One evening we were trying to figure out a solution but were getting constantly interrupted by phone calls from the client. Being anxious, they were trying to get a status update almost every hour. As anyone can guess, none of these calls were particularly motivating to the team that was already struggling.

There was another customer who was visiting us on that day. My manager was busy with them and did not have much time for us till evening. He came to me around seven in the evening and asked me what the status was and what kind of help I needed from him. I updated him and told him that the frequent calls we were getting was a major source of distraction for us. He said, "you guys work on the solution and I will handle the calls". He got my phone forwarded to his number and started attending the calls. For the next three hours, he did not let any call come to us, neither did he come back and ask us about the status.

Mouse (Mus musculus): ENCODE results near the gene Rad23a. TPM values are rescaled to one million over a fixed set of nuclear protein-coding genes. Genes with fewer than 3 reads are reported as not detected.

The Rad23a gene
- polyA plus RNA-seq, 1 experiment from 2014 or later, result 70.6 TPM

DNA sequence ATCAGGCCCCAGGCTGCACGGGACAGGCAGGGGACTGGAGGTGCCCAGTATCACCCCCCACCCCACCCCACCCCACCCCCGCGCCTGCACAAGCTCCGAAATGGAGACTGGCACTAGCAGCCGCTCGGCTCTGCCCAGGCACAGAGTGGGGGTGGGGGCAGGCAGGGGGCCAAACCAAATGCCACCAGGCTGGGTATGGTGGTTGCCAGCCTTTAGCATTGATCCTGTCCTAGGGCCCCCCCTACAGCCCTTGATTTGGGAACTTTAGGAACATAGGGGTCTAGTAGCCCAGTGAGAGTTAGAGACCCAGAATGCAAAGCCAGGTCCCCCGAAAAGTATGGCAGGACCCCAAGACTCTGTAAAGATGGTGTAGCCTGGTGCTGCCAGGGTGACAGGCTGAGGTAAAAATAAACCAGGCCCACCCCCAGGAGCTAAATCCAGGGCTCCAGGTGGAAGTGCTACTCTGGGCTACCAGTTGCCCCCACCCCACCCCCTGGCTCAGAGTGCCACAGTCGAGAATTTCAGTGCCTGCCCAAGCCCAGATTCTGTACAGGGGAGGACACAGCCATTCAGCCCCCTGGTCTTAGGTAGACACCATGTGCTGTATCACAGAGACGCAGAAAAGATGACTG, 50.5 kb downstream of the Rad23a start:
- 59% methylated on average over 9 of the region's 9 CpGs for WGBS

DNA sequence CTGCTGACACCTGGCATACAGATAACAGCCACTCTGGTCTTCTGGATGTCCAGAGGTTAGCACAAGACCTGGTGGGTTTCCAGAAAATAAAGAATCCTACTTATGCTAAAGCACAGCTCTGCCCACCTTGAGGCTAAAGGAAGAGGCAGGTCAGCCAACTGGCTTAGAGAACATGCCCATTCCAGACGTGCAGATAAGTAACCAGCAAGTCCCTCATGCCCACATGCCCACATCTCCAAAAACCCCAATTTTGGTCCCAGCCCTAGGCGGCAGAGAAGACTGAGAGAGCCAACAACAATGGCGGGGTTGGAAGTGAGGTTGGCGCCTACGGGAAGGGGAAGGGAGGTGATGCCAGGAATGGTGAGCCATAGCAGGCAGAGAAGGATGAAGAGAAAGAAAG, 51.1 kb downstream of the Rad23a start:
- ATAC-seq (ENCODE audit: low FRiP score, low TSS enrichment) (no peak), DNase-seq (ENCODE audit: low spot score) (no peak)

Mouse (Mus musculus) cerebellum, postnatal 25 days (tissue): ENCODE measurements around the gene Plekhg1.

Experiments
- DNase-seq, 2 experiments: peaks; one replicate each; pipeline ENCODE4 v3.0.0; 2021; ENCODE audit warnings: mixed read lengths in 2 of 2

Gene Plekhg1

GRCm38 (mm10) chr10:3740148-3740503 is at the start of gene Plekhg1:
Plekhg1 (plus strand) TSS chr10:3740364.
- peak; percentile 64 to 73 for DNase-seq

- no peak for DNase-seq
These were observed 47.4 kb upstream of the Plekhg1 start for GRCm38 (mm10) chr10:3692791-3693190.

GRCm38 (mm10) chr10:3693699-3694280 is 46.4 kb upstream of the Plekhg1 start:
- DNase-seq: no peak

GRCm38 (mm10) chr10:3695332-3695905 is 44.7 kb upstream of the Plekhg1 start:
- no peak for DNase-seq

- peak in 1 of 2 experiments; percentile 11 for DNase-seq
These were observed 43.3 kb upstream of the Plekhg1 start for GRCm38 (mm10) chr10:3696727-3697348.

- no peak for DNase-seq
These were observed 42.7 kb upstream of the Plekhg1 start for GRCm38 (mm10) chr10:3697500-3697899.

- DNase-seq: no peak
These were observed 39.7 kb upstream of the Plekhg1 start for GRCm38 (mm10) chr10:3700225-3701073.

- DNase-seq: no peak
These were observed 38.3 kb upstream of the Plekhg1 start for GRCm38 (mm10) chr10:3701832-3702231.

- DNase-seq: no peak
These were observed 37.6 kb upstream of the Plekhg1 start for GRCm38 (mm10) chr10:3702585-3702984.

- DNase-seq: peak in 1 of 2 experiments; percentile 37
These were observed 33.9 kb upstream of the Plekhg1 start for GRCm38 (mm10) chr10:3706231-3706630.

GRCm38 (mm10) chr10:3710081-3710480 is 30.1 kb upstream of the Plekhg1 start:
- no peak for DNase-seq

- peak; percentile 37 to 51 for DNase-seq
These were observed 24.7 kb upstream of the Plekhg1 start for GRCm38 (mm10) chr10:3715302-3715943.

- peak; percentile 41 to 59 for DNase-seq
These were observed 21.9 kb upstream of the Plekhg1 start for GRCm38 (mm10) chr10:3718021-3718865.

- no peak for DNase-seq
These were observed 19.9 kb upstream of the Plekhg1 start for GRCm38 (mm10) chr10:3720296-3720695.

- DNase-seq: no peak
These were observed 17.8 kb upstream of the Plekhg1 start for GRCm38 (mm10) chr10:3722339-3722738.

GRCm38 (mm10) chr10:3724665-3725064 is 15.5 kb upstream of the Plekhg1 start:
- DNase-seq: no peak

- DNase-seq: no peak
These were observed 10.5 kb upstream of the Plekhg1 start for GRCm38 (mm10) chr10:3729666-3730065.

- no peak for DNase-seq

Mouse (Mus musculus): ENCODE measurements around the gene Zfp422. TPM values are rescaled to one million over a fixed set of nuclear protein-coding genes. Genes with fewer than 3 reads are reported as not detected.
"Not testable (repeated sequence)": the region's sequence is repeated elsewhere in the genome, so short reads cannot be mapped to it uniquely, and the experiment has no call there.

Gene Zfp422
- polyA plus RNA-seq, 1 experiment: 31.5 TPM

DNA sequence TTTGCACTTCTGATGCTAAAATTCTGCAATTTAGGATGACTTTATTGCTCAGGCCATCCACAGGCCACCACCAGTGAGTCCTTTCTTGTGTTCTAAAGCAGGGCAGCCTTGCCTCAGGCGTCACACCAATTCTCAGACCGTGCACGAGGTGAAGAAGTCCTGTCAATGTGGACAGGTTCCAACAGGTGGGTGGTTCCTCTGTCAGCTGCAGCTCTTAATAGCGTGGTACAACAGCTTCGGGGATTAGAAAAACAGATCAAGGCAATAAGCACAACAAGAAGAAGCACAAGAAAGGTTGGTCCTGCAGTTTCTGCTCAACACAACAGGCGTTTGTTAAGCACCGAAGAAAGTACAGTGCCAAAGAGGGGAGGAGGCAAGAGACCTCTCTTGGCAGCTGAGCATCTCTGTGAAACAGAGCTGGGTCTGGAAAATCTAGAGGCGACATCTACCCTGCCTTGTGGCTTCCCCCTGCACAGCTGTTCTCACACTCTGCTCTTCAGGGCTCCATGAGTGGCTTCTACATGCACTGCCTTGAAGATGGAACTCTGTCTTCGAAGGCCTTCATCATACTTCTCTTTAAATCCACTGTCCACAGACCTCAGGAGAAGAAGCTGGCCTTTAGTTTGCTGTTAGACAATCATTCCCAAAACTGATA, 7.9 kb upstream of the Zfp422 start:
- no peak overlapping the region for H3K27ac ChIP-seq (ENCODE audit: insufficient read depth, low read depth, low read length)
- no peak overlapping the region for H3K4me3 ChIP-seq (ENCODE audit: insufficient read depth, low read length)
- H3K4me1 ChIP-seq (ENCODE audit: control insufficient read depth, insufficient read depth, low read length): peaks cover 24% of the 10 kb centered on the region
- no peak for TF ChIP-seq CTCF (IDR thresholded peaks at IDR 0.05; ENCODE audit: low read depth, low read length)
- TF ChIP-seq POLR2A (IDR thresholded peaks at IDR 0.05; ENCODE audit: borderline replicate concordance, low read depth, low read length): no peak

At around 10 , he came back to evaluate the status of the work and told us to go home for the night and insisted on it. He said we looked tired and the technical issue was not something that would be able to get resolved in next one hour or so. The next day, he was with us from the morning, isolating us from all outside distractions till around 8 pm, when we finally nailed the technical solution.

This simple incident had several key takeaways for me, which helped me shape my leadership skills in future. The key behaviours that my manager showed on that day brought me closer towards understanding the importance of empathy as a leader: